Most the president’s allies, including Sechin, Yakunin and Rotenburg, have ended up on sanctions lists.

“A year ago, it was difficult to imagine that Putin would make decisions that would hit his inner circle,” says Vladimir Pribylovksy, a Moscow-based political analyst who studies the Russian political elite.

For his part, Putin still exudes the confidence for which he’s well-known.

Asked by a reporter during an annual televised news conference last Thursday whether he fears a potential palace coup, Putin replied with typical swagger: “We have no palaces, which is why there can’t be any palace coups.”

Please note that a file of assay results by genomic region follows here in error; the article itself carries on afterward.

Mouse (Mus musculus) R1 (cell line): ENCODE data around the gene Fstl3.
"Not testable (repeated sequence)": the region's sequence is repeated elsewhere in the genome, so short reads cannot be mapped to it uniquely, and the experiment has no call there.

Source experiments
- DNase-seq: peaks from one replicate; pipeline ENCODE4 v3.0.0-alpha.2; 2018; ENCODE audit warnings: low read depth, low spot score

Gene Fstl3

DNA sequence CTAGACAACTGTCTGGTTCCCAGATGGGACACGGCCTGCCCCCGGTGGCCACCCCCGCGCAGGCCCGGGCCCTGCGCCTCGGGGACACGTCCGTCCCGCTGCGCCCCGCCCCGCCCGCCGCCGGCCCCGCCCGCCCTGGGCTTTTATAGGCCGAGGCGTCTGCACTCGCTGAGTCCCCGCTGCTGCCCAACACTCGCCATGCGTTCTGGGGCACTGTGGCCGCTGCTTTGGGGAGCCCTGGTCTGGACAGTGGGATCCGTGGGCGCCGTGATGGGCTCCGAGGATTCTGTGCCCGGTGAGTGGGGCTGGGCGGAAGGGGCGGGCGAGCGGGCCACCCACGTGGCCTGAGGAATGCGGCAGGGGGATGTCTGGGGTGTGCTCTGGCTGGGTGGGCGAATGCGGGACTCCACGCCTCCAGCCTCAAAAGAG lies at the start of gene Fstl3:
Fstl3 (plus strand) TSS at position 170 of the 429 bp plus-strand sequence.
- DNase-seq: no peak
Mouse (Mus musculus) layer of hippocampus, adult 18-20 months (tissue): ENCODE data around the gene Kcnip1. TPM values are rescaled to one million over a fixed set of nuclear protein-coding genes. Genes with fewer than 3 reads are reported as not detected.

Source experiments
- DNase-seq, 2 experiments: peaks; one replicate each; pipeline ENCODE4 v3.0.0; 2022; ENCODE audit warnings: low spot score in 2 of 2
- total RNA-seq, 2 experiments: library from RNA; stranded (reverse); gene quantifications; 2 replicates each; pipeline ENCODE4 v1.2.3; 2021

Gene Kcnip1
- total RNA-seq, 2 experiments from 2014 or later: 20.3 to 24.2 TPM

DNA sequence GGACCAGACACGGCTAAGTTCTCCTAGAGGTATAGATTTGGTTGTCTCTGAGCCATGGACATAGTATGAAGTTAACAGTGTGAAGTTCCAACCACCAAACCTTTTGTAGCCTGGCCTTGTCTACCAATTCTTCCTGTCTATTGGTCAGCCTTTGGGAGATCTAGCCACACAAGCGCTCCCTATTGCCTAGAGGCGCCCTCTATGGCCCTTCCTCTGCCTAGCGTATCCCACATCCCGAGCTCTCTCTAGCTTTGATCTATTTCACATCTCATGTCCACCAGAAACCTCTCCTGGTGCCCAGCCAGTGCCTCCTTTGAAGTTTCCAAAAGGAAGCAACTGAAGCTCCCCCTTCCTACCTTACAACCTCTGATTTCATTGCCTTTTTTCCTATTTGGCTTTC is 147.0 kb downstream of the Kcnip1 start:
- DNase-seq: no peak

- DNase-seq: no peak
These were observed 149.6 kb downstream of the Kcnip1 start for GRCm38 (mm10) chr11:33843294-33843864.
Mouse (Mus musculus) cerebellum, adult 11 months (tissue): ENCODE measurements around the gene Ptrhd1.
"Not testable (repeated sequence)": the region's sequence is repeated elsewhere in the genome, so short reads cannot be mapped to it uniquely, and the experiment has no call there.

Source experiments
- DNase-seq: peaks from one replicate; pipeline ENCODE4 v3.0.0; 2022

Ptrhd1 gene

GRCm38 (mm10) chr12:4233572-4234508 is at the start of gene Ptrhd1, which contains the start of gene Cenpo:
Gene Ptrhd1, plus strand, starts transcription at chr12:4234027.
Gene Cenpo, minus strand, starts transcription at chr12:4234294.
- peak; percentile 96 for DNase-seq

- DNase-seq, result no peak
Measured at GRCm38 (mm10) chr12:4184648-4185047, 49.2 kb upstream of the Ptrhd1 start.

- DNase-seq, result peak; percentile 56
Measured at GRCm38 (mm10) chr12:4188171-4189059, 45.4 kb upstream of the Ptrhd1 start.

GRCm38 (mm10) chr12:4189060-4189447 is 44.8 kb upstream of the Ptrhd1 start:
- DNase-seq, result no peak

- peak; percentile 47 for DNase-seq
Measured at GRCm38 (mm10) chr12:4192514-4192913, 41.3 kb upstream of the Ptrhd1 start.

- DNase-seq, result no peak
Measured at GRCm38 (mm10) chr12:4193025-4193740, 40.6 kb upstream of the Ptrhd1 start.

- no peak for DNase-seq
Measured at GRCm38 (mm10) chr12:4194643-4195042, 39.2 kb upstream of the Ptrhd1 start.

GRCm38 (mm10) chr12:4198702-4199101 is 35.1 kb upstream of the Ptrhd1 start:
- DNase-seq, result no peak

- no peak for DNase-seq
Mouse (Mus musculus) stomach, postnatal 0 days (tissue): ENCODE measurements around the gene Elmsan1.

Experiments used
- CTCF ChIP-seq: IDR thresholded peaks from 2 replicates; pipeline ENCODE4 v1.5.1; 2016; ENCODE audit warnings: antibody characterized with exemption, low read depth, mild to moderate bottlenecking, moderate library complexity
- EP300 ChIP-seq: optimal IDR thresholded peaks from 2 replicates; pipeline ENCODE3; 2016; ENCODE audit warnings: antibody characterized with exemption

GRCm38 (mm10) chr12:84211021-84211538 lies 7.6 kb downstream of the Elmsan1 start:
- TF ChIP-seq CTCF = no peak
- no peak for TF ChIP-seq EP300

But it’s becoming increasingly clear the economic crisis won’t disappear any time soon.

Crippling sanctions have already locked Russian banks out of the foreign capital market. Many other oligarchs — whom Putin convinced long ago to stay out of politics in exchange for maintaining their wealth — have also suffered considerable losses amid the economic downturn.

Galeotti, the NYU expert, believes the risk of a coup by the president’s closest allies is less likely than one by “everyone who actually runs the country for them.”

“If the elite begin to think that Putin is actually a liability rather than an asset,” he said, “that’s when they’ll be very tempted to do something about it.”

By Dan Peleschuk, GlobalPost

This article is syndicated from GlobalPost.